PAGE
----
Legislation to potentially expand Medicaid eligibility to hundreds of thousands of adult Pennsylvanians under the 2010 federal health care law won approval from a Pennsylvania state Senate committee on Friday night, even though support for it is uncertain from Gov. Tom Corbett and the more conservative state House.
With lawmakers scrambling to wrap up a mountain for work for the fiscal year by Sunday night, the Senate's Republican majority are cooperating with Democrats to pass the legislation in an eleventh-hour effort to force the hand of Corbett, a Republican, and potentially hostile House Republican leaders.
The Public Health and Welfare Committee voted 9-2 to send the bill to the full Senate. Two Republicans from western Pennsylvania opposed it, while five Republicans and all four Democrats supported it.
Sen. Vincent Hughes, D-Philadelphia, called the bill a compromise between Republicans and Democrats that allows Corbett, who opposed the federal health care law and has thus far refused to join a Medicaid expansion, to negotiate a fair Medicaid expansion with President Barack Obama's administration.
"I think it represents a huge step forward for the commonwealth of Pennsylvania in terms of getting health care services to at least a half million Pennsylvania residents who are working every day," Hughes said. "They're making a contribution every day. They only thing they're lacking is health insurance. They make too much money to get into the Medicaid program, but not enough money to purchase their own insurance."
A full Senate vote is expected Saturday or Sunday.
Friday was also the anniversary of the U.S. Supreme Court's decision that upheld the federal health care law, Corbett was one of the state officials who challenged it in court as unconstitutional, but effectively made the Medicaid expansion provision a state-to-state decision instead of a federal mandate.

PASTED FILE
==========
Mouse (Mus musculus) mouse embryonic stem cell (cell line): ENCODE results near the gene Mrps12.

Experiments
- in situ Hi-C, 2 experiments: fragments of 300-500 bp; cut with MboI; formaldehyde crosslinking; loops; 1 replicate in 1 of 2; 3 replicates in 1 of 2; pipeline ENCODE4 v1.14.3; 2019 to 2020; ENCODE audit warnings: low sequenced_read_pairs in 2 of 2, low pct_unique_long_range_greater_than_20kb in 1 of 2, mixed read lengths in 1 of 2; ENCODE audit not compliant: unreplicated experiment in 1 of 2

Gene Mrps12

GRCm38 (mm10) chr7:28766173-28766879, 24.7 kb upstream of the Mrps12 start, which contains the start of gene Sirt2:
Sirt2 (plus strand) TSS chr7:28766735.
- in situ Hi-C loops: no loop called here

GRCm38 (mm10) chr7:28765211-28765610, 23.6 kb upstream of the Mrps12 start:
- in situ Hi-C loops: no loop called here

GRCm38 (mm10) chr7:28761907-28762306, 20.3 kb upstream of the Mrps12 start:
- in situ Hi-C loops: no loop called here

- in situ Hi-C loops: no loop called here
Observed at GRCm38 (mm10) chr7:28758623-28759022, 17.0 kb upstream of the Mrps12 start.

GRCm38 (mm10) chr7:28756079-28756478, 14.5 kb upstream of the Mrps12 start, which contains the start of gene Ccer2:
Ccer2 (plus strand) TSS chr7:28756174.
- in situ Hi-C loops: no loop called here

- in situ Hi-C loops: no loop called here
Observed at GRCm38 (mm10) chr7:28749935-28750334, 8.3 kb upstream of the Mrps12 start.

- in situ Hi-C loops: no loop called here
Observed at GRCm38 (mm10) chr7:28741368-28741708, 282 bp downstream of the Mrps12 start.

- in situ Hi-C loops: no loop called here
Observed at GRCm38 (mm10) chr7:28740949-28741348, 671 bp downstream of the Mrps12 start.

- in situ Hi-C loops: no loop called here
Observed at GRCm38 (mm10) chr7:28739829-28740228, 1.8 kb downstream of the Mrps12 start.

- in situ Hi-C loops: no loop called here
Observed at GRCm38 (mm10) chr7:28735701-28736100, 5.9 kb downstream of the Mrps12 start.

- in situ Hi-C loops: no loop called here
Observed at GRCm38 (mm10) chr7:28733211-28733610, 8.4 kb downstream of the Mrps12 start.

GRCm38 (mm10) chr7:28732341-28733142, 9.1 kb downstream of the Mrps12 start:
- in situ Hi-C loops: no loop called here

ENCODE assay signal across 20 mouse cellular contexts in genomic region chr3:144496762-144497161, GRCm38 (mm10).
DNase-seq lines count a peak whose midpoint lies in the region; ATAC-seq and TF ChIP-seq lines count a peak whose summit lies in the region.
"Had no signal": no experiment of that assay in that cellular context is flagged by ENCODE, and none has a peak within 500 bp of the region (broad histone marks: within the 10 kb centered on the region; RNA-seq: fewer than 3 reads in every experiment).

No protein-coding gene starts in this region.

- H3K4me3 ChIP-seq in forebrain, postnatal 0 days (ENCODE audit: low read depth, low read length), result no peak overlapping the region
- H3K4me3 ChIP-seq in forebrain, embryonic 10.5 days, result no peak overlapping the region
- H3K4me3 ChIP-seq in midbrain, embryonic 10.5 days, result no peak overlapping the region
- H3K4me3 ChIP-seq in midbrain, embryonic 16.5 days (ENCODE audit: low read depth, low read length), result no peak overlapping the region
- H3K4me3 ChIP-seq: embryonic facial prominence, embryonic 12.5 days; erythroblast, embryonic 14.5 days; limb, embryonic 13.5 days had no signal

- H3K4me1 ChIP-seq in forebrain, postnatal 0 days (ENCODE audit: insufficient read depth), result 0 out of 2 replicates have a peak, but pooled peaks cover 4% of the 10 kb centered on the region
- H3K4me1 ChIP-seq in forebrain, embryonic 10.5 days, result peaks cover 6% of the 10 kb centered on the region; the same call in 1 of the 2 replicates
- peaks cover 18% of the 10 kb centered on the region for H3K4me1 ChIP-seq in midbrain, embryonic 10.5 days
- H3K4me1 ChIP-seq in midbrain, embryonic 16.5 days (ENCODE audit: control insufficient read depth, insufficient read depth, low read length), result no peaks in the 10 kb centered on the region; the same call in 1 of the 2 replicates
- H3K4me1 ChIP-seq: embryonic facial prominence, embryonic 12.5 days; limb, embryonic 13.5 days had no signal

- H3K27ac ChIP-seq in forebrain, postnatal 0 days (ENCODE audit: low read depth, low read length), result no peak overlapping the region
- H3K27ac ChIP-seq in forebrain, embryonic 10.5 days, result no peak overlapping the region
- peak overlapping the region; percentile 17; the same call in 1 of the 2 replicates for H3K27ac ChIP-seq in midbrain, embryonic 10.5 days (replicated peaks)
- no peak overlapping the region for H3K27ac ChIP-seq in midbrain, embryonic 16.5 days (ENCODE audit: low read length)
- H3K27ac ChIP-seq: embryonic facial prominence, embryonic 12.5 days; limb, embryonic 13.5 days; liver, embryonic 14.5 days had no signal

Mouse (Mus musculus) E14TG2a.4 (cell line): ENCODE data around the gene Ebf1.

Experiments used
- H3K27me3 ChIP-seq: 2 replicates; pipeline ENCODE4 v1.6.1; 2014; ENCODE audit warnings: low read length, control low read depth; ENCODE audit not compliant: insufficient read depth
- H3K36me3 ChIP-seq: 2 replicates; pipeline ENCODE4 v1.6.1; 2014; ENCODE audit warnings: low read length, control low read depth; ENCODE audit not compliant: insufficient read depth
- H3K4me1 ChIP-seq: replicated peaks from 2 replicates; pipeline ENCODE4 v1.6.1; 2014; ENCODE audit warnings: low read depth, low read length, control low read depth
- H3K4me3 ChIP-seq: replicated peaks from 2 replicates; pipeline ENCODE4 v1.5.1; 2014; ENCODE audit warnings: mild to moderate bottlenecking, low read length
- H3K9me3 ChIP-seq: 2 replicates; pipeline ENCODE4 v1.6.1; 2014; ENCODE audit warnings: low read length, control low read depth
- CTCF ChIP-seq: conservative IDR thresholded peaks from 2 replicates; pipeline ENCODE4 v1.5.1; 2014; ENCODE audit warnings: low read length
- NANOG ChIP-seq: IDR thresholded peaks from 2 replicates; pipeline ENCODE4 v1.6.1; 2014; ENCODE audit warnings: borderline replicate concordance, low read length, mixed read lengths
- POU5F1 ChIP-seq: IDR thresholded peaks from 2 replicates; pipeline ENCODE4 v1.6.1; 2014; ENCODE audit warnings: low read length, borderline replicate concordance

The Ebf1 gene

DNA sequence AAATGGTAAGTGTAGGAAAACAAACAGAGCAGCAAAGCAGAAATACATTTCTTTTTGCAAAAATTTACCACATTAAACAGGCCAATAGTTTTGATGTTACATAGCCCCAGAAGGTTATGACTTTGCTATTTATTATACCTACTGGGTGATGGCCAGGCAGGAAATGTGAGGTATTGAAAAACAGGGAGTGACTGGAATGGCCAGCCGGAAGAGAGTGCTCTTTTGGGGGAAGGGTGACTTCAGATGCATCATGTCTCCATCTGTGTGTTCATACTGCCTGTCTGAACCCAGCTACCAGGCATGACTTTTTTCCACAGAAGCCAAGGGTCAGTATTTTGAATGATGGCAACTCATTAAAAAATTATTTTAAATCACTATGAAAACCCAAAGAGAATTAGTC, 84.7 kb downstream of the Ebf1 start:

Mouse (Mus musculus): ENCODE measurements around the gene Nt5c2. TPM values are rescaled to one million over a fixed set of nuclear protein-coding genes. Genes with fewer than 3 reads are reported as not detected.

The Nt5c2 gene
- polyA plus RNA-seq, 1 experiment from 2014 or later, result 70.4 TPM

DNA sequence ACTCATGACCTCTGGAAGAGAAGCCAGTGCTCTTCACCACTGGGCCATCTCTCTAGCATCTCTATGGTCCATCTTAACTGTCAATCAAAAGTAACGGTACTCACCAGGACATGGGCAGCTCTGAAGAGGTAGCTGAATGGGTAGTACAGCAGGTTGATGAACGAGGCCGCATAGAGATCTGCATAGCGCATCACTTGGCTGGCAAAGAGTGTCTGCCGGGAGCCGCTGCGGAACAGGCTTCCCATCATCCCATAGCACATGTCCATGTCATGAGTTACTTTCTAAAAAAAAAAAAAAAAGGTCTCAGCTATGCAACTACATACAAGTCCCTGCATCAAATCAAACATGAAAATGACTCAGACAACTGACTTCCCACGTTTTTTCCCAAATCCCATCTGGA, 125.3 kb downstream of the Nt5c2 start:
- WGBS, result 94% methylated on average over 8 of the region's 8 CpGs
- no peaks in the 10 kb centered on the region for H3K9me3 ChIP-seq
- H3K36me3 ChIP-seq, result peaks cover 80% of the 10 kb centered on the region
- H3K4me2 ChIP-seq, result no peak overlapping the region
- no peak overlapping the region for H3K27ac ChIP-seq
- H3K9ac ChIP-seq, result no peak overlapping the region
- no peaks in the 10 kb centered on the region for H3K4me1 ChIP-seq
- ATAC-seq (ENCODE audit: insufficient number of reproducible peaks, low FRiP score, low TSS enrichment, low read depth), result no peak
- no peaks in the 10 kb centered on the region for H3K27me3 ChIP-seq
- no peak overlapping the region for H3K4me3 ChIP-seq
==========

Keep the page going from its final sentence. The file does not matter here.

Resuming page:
Senate Republican and Democratic leaders said they negotiated it with input from Corbett's office, and wrote certain conditions into it to make it more amenable to Republicans who may otherwise oppose it. Democrats are solidly in support of it.
Those 14 conditions include "reasonable" employment and job search requirements, cost-sharing by enrollees and maximized use of private insurance plans instead of the traditional Medicaid plan. It also would revoke an expansion if the federal government backtracks on its pledge to pay for the lion's share of the cost to enroll adults up to 138 percent of the federal poverty level, or about $15,000 for one person.
Corbett's office, while aware of the bill's contents, has not necessarily pledged his support.
"There's no agreement, there's no understanding," spokeswoman Jennifer Branstetter said Friday evening before the vote.
Also, House Republican leaders have not pledged support for it, but the Senate is inserting the provision into crucial budget-related legislation in an effort to force House approval.
Ultimately, the governor's office would need to submit a plan that wins federal approval for the expansion. The bill requires Corbett to submit a plan by Oct. 1 in an effort to compel expanded Medicaid eligibility in Pennsylvania by July 1, 2014.
In the House, 33 Republicans threatened in a Thursday letter to other House members to oppose any budget bill if it helps enable a Medicaid expansion.
The threat is significant if minority House Democrats choose to oppose a Republican-penned budget bill _ which was awaiting changes in the Senate _ that delivers hundreds of millions of dollars in tax cuts for businesses, instead of the hundreds of millions of new dollars for public schools that Democrats want.
Meanwhile, about a dozen people who would benefit from the Medicaid expansion were in their third day of staking out a Capitol hallway outside Senate offices, with organizing help from labor unions and other groups that support a Medicaid expansion.
One man, Andre Butler of Philadelphia, said he is forgoing days of work as a banquet server to spend his days in the Capitol appealing to lawmakers to agree to an expansion. Neither Butler, 47, nor most of his co-workers in the banquet and restaurant business are able to afford health insurance, he said.
"Cooks, servers, bussers, line cooks, concierge people, stewards, dishwashers. None of them," Butler said. "When you see us at the banquet, most of us don't have health insurance."